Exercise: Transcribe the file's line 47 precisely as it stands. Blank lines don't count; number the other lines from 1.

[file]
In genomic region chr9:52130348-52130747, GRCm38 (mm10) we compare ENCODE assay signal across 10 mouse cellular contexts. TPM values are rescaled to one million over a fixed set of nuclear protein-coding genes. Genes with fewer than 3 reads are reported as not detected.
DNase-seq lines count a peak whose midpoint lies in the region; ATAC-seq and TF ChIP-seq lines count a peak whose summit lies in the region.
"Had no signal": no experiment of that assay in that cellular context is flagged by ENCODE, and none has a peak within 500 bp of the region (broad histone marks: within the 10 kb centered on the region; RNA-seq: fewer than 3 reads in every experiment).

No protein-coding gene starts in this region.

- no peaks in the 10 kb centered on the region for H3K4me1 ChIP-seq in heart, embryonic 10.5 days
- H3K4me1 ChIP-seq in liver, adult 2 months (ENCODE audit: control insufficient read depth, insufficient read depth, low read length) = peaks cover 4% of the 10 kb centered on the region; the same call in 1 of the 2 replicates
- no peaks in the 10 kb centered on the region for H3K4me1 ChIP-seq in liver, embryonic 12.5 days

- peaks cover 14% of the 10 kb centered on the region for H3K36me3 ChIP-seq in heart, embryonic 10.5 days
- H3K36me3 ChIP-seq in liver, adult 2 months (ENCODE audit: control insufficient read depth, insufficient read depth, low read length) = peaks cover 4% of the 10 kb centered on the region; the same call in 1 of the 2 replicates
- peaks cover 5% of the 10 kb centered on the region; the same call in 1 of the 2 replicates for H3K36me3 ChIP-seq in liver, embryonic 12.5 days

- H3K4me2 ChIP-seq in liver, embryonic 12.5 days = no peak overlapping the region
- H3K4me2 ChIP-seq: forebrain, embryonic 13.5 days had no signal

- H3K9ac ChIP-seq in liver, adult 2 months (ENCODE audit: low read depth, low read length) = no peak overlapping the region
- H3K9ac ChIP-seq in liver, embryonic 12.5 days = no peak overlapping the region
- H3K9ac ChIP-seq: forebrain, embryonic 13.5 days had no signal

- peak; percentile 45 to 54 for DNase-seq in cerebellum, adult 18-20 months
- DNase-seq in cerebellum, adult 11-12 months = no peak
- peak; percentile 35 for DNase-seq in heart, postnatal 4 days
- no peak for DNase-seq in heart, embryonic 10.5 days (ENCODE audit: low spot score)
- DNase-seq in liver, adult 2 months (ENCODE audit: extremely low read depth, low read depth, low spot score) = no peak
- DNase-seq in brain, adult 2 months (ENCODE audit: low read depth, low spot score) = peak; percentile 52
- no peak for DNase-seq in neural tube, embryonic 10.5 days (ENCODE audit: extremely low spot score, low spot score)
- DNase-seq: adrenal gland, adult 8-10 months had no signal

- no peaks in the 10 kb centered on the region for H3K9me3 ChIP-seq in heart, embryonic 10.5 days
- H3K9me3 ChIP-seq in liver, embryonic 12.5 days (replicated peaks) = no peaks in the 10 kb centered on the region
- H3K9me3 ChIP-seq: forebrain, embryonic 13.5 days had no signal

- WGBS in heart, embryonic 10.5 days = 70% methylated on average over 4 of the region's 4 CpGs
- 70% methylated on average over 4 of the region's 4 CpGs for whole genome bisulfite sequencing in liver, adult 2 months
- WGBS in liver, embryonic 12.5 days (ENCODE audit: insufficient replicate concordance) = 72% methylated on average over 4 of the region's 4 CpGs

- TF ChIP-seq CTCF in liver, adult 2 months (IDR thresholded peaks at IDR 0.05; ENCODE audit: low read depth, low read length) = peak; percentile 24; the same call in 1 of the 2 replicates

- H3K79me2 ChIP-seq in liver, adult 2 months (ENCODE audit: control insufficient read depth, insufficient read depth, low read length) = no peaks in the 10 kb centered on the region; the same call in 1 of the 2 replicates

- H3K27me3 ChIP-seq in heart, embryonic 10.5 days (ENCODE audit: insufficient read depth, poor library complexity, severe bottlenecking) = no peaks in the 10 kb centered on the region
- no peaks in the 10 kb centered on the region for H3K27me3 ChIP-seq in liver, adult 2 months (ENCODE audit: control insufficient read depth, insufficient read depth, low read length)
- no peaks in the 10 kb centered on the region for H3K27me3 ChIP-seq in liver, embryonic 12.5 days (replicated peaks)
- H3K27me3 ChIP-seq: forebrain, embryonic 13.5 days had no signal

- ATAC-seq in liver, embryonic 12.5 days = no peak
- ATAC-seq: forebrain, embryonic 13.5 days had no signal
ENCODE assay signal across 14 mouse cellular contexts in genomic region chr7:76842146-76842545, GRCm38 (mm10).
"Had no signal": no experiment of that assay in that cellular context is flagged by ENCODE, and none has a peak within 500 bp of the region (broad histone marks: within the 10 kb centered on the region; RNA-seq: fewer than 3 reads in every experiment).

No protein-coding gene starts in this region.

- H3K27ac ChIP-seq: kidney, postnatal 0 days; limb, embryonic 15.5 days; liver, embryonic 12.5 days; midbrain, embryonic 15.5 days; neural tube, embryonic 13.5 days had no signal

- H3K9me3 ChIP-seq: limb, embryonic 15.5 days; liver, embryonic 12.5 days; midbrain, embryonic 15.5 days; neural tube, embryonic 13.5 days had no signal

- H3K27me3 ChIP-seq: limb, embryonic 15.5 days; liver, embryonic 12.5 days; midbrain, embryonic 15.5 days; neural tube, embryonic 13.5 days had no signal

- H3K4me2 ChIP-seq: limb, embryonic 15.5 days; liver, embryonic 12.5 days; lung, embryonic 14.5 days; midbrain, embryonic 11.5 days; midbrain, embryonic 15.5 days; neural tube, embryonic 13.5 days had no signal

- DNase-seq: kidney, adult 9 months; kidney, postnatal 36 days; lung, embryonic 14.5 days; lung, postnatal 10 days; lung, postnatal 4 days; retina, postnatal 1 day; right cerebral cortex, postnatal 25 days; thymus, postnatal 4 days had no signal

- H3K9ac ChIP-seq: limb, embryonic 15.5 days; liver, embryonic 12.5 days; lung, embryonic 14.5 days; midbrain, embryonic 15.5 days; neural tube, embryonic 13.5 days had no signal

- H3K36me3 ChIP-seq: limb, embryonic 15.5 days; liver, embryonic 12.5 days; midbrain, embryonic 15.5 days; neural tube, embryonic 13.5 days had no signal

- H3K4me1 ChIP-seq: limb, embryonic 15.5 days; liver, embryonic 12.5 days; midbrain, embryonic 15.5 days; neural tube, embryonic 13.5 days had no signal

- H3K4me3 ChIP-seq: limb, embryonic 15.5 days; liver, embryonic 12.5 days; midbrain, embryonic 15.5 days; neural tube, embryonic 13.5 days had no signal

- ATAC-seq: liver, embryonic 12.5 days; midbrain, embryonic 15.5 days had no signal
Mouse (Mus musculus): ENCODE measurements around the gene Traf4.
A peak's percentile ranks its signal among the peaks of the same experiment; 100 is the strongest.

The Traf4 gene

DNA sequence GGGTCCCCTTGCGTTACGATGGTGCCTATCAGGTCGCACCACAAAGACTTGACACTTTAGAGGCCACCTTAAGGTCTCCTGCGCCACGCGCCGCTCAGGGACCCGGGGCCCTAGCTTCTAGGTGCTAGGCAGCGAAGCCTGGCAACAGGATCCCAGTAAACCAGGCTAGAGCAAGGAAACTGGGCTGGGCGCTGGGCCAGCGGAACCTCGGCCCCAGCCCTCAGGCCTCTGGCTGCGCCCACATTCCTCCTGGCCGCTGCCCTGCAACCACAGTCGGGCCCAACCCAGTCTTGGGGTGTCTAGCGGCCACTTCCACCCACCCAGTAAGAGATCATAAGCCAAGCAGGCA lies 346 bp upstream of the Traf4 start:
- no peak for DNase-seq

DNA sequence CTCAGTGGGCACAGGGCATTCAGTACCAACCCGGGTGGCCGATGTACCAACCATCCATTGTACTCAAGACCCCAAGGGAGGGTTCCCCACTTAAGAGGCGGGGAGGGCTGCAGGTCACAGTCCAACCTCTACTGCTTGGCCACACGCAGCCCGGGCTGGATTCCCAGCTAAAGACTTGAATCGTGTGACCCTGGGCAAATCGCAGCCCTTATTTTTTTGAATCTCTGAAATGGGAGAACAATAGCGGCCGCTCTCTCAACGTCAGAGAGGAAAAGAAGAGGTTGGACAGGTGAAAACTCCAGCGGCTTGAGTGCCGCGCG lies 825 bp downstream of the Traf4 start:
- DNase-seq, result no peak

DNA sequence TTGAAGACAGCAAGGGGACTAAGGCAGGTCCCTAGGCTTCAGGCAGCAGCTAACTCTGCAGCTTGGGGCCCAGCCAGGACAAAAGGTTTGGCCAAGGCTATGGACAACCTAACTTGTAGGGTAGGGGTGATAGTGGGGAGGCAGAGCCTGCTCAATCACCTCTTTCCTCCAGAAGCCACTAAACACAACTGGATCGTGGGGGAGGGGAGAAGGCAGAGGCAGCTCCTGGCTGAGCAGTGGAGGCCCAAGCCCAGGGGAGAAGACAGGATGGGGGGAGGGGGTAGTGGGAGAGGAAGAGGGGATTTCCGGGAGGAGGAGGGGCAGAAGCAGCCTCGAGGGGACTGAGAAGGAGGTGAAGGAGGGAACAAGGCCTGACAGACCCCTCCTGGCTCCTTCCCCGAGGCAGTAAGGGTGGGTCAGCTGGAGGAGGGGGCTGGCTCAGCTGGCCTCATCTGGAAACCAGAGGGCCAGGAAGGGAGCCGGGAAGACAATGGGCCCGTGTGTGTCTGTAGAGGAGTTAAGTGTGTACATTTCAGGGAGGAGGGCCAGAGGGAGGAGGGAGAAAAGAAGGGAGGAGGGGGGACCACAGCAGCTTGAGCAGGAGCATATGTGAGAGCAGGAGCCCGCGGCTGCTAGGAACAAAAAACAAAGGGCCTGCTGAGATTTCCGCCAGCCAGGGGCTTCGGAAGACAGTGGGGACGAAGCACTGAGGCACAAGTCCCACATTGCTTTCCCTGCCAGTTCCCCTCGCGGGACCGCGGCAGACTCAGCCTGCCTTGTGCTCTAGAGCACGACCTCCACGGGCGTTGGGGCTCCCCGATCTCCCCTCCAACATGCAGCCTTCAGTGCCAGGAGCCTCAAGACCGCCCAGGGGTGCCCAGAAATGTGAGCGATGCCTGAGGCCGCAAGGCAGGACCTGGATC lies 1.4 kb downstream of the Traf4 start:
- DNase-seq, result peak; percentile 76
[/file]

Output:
- H3K36me3 ChIP-seq: limb, embryonic 15.5 days; liver, embryonic 12.5 days; midbrain, embryonic 15.5 days; neural tube, embryonic 13.5 days had no signal